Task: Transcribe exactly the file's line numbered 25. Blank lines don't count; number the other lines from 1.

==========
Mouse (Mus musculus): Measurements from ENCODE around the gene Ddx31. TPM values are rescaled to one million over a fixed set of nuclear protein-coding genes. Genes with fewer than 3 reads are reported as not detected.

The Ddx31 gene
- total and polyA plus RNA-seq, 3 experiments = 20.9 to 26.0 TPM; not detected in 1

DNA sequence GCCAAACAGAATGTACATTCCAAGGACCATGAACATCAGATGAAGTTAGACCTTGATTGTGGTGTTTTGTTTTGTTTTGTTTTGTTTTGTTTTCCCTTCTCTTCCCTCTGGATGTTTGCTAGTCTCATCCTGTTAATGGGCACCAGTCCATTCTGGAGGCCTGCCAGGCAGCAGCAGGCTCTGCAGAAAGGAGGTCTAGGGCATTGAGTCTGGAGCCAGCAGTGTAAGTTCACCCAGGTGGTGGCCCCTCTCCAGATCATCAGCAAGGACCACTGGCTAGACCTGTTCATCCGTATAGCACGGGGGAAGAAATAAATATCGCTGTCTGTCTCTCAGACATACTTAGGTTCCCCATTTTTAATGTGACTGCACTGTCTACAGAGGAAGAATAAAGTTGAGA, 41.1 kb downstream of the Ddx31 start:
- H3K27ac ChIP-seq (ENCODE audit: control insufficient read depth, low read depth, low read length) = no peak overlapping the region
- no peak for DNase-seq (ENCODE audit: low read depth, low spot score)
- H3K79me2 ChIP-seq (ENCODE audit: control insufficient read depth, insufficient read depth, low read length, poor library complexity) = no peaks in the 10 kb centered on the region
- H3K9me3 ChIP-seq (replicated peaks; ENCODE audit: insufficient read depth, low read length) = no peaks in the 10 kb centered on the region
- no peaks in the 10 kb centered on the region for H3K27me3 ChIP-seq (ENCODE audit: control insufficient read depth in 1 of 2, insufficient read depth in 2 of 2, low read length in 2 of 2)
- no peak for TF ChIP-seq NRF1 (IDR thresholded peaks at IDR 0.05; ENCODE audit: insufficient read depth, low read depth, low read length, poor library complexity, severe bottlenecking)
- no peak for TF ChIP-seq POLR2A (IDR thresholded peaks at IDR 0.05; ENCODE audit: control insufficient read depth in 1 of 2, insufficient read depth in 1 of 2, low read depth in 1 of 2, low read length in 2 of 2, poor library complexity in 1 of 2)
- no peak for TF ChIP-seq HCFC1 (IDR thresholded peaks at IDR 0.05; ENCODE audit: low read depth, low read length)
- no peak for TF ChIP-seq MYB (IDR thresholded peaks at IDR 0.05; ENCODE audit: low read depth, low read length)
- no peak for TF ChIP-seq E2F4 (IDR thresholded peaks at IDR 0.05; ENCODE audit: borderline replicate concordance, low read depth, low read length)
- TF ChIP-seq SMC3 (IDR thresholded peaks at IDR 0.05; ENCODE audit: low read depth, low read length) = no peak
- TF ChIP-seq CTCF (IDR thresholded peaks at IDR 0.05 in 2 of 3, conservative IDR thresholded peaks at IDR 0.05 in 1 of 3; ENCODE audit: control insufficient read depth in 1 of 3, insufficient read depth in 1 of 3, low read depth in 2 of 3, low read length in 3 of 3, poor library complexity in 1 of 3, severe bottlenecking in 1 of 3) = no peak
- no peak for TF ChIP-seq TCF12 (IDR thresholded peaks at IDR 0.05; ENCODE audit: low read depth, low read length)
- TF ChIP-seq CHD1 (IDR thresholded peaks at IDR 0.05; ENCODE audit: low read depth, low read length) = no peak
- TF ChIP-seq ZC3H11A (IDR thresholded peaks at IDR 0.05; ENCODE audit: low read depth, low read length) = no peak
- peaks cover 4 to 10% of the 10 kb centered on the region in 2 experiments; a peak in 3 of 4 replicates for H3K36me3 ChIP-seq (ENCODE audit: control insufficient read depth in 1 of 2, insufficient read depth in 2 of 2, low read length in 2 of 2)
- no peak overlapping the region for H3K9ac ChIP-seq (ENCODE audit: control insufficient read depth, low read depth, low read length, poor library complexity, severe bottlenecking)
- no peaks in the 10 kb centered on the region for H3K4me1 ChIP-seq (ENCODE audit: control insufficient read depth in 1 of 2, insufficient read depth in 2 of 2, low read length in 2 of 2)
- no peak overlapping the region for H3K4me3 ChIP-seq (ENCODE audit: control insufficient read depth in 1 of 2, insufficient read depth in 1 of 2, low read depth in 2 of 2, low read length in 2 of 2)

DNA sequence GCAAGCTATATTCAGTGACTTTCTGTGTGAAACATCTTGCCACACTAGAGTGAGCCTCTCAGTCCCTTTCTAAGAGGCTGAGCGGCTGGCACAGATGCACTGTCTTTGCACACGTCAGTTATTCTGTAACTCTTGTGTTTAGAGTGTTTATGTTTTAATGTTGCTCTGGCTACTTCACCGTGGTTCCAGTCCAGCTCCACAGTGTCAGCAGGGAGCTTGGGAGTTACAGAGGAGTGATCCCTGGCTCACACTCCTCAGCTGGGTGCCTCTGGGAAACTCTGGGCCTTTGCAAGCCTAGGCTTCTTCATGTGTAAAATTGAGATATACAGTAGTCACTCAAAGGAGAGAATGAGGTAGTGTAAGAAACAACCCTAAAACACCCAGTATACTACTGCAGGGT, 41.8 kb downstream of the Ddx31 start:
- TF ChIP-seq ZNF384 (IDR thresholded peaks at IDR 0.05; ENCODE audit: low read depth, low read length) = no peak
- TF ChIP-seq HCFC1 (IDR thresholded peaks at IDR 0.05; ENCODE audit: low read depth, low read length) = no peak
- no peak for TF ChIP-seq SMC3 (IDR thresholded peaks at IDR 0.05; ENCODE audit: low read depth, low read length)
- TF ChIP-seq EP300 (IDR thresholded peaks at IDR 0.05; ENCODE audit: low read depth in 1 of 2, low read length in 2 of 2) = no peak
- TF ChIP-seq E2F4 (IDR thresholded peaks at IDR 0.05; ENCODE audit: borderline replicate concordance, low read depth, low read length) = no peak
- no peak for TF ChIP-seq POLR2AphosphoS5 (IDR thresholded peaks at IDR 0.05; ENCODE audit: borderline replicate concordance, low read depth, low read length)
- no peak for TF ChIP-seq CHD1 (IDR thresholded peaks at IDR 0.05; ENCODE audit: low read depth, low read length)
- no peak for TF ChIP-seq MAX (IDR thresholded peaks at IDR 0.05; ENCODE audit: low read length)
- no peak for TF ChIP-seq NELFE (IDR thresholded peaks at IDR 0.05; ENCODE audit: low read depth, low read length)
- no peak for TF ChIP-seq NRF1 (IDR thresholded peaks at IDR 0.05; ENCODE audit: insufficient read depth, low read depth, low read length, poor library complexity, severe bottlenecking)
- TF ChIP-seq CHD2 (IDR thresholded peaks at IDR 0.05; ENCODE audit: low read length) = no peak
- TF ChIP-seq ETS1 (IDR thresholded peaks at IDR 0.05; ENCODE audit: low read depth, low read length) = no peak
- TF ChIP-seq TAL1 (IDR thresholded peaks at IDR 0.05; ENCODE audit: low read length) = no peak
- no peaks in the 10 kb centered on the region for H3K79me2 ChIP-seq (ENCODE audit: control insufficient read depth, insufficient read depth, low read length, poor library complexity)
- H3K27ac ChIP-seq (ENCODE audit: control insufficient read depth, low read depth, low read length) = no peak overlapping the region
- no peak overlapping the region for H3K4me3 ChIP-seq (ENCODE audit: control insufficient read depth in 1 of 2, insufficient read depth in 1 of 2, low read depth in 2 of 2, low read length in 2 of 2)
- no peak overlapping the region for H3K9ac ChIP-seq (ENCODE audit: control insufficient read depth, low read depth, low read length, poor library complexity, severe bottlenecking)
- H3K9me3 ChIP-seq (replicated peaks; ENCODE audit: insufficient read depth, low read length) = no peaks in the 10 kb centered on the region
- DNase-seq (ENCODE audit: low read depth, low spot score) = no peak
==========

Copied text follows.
- TF ChIP-seq ZNF384 (IDR thresholded peaks at IDR 0.05; ENCODE audit: low read depth, low read length) = no peak